Felix Dzerzhinsky is a forgotten figure in the West. However, in the Post-Soviet space, his memory is alive and well.
Dzerzhinsky was born in 1877 in present-day Belarus. He became a member of the Bolshevik Party in 1917, directly after being released from prison in Moscow.
He went on to become the leader of the Cheka (ЧК), the secret police for the burgeoning Soviet Union, and held various synonymous positions until his death in 1926.
So why is he important today?
For the past few years, the Russian government has been weighing its options in returning the statue of Felix Dzerzhinsky to its former position in front of the Lubyanka building in Moscow. (Although, it should be noted that the most recent referendum was called off.) And a division of the Russian National Guards was renamed in 2014 and is now called the Dzerzhinsky Division (Дивизия имени Дзержинского), mirroring the name of an old Soviet division.
Dzerzhinsky was, first and foremost, a Bolshevik. He was one of the leading figures of the October Revolution and stood shoulder-to-shoulder with Lenin, Trotsky, and Stalin. So it might be pertinent to ask why he is now being rehabilitated inside the Russian Federation.
After all, in 1991, as the USSR was being torn asunder by internal and external forces, Dzerzhinsky’s statue (lovingly nicknamed “Iron Felix”) was torn down.
Dzerzhinsky had become, in death, a symbol for all future Soviet state security forces. Under him, the Cheka became the GPU. After his death however, the GPU would become Stalin’s NKVD and the post-Stalin KGB.
The meaning of his name was inextricably tied to state violence and repression, regardless of whether he was associated with it or not.
The meaning of Dzerzhinsky almost immediately after his death took on a life of its own.
Today, in the Russian Federation, Dzerzhinsky is remembered with all sorts of Stalinist decorations. All of this in spite of the fact that Dzerzhinsky died right as Stalin was taking power.
Dzerzhinsky cared most about the unity of the communist party facing the capitalist/counterrevolutionary forces. That is why he made a two-hour-long speech against the United Opposition, after which he immediately died from a heart attack.
What does it tell us that during this renewed period of lionizing Dzerzhinsky and re-accepting his Stalinized image into popular culture, the Russian government continues to repress Lenin?
How is it that Dzerzhinsky has become so totally de-Leninized? Dzerzhinsky no longer stands for revolution (or even revolutionary terror), but rather as some sort of acceptable stand-in for the later “stability” of the Stalin era.
Can we imagine Lenin without Dzerzhinsky? Can we imagine Dzerzhinsky beyond Lenin?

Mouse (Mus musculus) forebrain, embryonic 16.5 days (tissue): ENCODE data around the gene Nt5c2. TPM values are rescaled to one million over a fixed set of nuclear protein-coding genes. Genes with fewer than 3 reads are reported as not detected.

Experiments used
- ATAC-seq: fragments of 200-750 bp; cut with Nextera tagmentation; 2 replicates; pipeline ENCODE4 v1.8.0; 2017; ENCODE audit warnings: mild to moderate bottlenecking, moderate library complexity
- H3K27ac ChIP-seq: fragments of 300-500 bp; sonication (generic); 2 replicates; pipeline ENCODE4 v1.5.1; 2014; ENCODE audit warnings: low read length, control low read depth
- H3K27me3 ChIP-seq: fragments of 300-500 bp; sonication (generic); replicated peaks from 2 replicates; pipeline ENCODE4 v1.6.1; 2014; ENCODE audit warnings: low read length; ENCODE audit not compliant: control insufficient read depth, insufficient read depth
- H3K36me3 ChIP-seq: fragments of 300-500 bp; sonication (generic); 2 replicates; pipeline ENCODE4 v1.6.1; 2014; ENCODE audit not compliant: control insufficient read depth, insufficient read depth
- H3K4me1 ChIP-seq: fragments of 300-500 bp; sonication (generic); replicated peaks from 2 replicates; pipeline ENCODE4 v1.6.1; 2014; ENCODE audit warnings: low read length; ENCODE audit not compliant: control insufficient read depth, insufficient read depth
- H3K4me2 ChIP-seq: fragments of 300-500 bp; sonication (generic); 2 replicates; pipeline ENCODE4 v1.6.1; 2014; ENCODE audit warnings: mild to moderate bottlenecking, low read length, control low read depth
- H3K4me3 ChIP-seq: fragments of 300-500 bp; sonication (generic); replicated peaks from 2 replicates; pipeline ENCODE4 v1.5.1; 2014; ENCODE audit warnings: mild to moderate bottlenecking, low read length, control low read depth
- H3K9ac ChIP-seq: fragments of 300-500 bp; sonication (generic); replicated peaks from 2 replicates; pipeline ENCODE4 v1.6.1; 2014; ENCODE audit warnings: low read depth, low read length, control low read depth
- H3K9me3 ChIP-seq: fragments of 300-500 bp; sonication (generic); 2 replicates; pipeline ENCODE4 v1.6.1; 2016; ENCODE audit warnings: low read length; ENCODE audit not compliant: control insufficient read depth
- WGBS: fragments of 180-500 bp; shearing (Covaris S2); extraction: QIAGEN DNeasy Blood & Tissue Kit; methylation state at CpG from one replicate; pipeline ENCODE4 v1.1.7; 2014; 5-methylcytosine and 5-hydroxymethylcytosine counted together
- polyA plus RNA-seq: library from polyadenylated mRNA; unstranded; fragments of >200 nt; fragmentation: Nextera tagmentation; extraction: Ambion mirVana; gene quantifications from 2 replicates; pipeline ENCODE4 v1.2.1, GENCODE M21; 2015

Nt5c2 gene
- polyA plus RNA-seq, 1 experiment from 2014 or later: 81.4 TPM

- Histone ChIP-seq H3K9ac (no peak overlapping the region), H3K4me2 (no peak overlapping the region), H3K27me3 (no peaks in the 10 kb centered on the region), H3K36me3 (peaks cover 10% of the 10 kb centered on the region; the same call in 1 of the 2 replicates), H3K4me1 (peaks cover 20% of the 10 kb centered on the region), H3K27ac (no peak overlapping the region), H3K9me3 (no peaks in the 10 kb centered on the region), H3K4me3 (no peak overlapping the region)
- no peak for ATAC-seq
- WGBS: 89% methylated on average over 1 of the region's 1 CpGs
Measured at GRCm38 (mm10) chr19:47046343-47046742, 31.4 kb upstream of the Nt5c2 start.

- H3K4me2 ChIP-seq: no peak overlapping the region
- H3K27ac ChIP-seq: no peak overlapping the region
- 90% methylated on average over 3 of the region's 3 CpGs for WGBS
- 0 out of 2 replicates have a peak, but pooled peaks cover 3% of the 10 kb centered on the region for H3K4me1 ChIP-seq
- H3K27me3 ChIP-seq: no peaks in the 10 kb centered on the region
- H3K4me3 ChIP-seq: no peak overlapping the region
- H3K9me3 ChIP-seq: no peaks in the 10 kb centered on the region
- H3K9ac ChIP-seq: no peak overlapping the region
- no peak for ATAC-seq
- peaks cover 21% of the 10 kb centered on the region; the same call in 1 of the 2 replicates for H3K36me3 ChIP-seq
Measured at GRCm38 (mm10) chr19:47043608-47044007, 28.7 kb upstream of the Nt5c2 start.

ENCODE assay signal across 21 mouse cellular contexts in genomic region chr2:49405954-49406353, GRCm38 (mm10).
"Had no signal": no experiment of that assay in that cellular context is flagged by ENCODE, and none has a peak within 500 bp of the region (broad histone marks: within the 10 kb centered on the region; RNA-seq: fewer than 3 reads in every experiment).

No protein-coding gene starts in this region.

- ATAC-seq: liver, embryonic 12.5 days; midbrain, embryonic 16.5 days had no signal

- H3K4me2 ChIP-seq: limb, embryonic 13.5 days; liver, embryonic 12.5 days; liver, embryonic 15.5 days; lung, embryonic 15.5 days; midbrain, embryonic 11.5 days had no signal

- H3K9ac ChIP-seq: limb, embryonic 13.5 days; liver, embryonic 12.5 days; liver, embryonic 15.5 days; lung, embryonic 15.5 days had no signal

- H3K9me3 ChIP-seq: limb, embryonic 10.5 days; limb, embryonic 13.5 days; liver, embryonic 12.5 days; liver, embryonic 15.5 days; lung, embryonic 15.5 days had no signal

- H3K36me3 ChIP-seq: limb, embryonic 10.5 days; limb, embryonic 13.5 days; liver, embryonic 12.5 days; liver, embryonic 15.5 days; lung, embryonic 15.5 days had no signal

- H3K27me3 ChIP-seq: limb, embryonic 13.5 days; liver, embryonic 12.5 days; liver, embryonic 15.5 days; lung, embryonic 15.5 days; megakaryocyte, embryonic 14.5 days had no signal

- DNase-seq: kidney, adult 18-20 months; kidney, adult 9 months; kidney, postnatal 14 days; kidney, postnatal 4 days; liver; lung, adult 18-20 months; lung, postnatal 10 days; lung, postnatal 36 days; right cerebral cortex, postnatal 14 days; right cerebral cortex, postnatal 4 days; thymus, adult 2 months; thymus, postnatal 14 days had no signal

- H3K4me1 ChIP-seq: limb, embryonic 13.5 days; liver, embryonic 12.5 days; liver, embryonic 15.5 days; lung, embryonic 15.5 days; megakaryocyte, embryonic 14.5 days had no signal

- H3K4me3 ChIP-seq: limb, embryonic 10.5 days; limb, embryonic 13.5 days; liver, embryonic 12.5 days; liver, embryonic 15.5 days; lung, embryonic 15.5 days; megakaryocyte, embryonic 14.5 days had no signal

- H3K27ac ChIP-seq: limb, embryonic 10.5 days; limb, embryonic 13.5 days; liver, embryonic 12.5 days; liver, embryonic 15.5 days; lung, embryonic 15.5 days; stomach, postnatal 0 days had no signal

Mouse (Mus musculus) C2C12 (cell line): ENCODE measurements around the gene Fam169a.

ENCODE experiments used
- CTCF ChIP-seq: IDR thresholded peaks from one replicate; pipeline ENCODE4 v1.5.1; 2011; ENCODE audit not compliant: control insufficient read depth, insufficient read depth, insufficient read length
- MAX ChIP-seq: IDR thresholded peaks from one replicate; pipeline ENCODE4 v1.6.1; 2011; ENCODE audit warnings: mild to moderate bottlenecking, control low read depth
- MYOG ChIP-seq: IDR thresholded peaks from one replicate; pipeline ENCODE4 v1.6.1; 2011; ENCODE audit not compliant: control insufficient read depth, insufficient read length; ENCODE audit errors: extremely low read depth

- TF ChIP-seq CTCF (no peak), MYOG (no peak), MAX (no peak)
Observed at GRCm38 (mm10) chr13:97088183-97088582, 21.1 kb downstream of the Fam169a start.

At the moment that talk emerges of re-erecting Iron Felix, the Russian press is also talking about removing Lenin from his mausoleum and burying him, insisting that the majority of Russians want him buried.
The rehabilitation of this specific representation of Dzerzhinsky is notable, because it defends the power of the state apparatus, whereas Lenin still represents state destruction, rather than state reconstitution. In other words, the meaning of Lenin retains its revolutionary edge.
Stalin, however, fits into the new official mythology particularly nicely. His appeals to Russian chauvinism, social conservatism, and nationalism are supported by the worst elements in society today – elements like the LDPR and the Orthodox Church.
Dzerzhinsky can only fit into this system through this Stalinization process.
A Leninized Dzerzhinsky is equally feared, but a Stalinized Dzerzhinsky can be celebrated.
Even Stalin in 1937 criticized Dzerzhinsky as someone who “openly supported Trotsky against Lenin” and “wanted to use the GPU to protect Trotsky”.
Was Dzerzhinsky a Trotskyist or a Stalinist?
Was he revolutionary or counterrevolutionary?
Was he a defender of justice and the poor or simply a brutal mass-murderer?
Since his death, he has been all these things and more – occasionally simultaneously.
It seems to me that the best way to serve his memory and use this memory as a weapon is to re-Leninize him. The meaning of Dzerzhinsky ought to be inscribed with the life he lived.
Undoubtedly today in Russia, he is being heralded by those against whom he would passionately fight. Dzerzhinsky would never celebrate capitalism, especially not the restoration of capitalism in the Soviet Union. Had he lived longer, he would have certainly been purged by Stalin, along with the rest of the old guard in the Bolshevik party. If he was alive today, he’d probably be rotting in a Russian prison cell, labeled a terrorist.
However, since the 1920s, everyone from Stalin to Putin has successfully twisted and turned his image to suit their own desires.
The man seems to have been lost in the tornado of history.